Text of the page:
Passengers get a kick out of subway adverts

A passenger gets rid of his frustration at Shanghai’s Xujiahui subway station on Aug 9. [Yang Yi / for China Daily]

Netizens encourage commuters to use padding as way to relieve their stress

SHANGHAI – Three mat-wrapped pillars in the city’s Xujiahui subway station are taking a beating from passengers who would normally pass them by without a second glance.

Though the mats are actually advertisements to encourage people to stretch and limber up during the waiting time, many people seem to think the padding is there as a stress reliever.

“Don’t waste your wait,” says the writing on the padding added to the pillars located between platforms 20 to 22, and passengers have taken to punching and kicking the mats while they wait for trains.

“If you have been scolded by your boss or had a fight with your girlfriend, go kick the pillars,” posted a netizen under the name of “liuming 10,000 pages” on her Sina micro blog.

“The pillars are like the sand bags we use to direct people to release their pressure by punching or kicking,” said Liu Gaoxia, a psychologist at Shanghai Soul Garden Psychological Counseling Center, “However, a public space is not an ideal place to do that as it may lead to people hurting themselves or others.”

The fact that it is a public area also deters some people who might otherwise wish to do so from taking out their frustrations on the pillars.

“I dare not kick or punch in front of so many people, it is a bit shame,” said Zhang, a passenger who declined to give his full name.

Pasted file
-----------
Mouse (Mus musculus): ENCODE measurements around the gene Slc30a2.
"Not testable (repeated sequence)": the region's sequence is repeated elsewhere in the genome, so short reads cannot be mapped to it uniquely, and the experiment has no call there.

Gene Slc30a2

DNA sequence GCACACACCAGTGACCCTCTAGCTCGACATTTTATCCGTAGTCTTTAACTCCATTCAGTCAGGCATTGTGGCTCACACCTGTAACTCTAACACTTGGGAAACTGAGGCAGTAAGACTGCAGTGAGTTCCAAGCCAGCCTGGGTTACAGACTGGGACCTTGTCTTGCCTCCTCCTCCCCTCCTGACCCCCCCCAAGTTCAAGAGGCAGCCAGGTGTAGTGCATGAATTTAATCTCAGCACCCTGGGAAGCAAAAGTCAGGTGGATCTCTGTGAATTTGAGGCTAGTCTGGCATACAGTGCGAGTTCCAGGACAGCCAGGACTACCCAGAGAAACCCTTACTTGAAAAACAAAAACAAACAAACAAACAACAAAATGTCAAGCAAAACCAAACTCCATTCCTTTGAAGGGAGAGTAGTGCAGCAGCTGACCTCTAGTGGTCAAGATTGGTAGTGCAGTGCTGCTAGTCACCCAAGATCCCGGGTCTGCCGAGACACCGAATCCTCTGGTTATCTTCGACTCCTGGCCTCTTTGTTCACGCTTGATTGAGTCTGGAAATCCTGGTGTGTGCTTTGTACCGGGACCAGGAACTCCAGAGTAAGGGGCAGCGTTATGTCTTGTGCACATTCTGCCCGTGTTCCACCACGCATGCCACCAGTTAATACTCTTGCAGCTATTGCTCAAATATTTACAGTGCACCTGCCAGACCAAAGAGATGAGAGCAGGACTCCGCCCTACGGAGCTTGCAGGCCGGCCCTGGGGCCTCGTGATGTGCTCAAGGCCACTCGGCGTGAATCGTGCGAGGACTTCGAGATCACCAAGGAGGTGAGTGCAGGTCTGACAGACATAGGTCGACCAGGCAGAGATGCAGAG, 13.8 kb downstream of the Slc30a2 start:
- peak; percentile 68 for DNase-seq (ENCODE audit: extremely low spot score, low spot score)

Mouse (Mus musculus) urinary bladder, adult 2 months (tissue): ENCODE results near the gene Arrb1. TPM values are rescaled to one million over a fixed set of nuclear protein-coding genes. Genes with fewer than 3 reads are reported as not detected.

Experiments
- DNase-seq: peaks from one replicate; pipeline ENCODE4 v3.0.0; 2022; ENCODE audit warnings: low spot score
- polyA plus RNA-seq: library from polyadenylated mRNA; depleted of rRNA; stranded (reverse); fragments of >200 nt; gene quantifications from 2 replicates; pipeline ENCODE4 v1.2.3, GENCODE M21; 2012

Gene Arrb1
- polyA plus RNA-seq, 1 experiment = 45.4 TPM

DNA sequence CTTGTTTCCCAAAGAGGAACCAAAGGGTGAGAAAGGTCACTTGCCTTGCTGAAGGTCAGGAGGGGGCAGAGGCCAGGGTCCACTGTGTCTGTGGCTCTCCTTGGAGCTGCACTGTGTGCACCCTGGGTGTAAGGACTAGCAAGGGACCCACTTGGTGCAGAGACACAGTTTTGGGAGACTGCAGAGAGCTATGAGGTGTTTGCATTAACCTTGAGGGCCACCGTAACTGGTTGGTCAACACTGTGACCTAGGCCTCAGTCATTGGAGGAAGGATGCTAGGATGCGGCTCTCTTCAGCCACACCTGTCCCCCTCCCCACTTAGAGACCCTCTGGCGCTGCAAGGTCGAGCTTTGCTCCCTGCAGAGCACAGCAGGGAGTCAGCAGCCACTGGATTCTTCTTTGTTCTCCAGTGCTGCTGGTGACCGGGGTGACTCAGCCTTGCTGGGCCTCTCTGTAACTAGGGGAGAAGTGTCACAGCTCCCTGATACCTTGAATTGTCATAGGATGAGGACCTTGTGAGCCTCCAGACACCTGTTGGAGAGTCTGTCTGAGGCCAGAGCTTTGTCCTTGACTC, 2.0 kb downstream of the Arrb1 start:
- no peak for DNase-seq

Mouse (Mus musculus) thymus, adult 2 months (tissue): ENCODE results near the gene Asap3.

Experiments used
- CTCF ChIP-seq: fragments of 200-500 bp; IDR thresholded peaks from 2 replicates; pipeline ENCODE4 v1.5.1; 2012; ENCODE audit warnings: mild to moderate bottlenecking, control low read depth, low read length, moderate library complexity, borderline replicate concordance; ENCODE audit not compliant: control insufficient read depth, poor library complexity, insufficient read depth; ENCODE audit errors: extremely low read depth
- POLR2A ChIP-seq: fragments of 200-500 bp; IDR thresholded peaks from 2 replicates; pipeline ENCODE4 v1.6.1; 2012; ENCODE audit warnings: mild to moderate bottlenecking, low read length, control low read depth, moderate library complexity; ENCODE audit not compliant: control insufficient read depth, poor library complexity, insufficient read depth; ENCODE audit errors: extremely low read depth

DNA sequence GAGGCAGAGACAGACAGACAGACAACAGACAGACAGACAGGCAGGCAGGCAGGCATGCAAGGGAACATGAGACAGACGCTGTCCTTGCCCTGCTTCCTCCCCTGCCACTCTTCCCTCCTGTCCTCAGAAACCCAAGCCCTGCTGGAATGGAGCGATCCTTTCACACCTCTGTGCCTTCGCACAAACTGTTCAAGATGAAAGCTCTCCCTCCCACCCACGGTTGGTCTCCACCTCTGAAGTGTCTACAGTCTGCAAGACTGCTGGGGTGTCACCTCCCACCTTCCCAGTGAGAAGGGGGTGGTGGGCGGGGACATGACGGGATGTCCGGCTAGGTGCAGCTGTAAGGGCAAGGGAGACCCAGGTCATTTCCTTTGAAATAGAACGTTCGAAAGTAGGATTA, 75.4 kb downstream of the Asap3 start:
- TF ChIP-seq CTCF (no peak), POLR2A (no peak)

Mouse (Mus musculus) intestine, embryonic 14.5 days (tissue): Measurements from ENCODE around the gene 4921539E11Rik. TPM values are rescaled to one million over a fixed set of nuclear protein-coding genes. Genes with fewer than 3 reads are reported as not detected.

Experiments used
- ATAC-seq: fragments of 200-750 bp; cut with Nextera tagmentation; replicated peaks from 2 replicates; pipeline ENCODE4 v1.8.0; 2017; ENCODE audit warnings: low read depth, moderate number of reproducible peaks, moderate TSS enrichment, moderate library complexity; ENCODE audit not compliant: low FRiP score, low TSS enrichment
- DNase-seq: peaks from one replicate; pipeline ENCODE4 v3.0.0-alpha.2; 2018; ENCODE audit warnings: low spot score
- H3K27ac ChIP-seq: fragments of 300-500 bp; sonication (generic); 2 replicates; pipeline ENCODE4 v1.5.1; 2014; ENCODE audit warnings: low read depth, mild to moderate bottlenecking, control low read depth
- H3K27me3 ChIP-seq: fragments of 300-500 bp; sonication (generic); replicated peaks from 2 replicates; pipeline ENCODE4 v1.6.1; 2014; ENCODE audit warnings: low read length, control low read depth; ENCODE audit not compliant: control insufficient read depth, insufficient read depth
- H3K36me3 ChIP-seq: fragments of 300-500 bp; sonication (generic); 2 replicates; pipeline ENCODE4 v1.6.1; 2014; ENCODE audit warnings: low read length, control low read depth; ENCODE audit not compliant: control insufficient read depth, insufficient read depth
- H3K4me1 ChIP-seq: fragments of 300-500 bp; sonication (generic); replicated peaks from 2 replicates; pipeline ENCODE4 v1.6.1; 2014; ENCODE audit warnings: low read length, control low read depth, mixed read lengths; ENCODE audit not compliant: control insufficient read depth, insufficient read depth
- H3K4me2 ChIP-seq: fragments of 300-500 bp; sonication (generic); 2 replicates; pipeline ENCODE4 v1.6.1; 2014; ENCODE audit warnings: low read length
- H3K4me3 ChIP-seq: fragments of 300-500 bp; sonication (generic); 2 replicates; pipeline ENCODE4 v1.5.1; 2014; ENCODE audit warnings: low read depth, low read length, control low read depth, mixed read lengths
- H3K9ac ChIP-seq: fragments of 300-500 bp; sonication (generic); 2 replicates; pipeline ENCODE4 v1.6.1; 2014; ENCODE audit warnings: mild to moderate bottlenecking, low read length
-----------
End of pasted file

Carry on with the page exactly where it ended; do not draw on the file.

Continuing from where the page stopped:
“We were surprised when we heard that people think the padding is there as a pressure release,” said Gu xiaojie, a staff member in the public relations department at Adidas, the German-based sportswear manufacturer responsible for the advertisements.

“We wanted to raise the awareness of sports and help people make efficient use of their waiting time,” said Huang Xiaoqiang, the director of the marketing and communication department at Adidas China.

The advertisements were a response to a recent survey released by the World Health Organization, which found that more than 30 percent of residents in the city are in sub-health condition, which means a state between health and illness, and a similar survey by the Horizon Research Consultancy Group, which found that for the whole of China the figure soared to 60 percent.

Heavy pressure is one of the common problems that affects people’s well-being, according to the research and consultancy company.

China Daily

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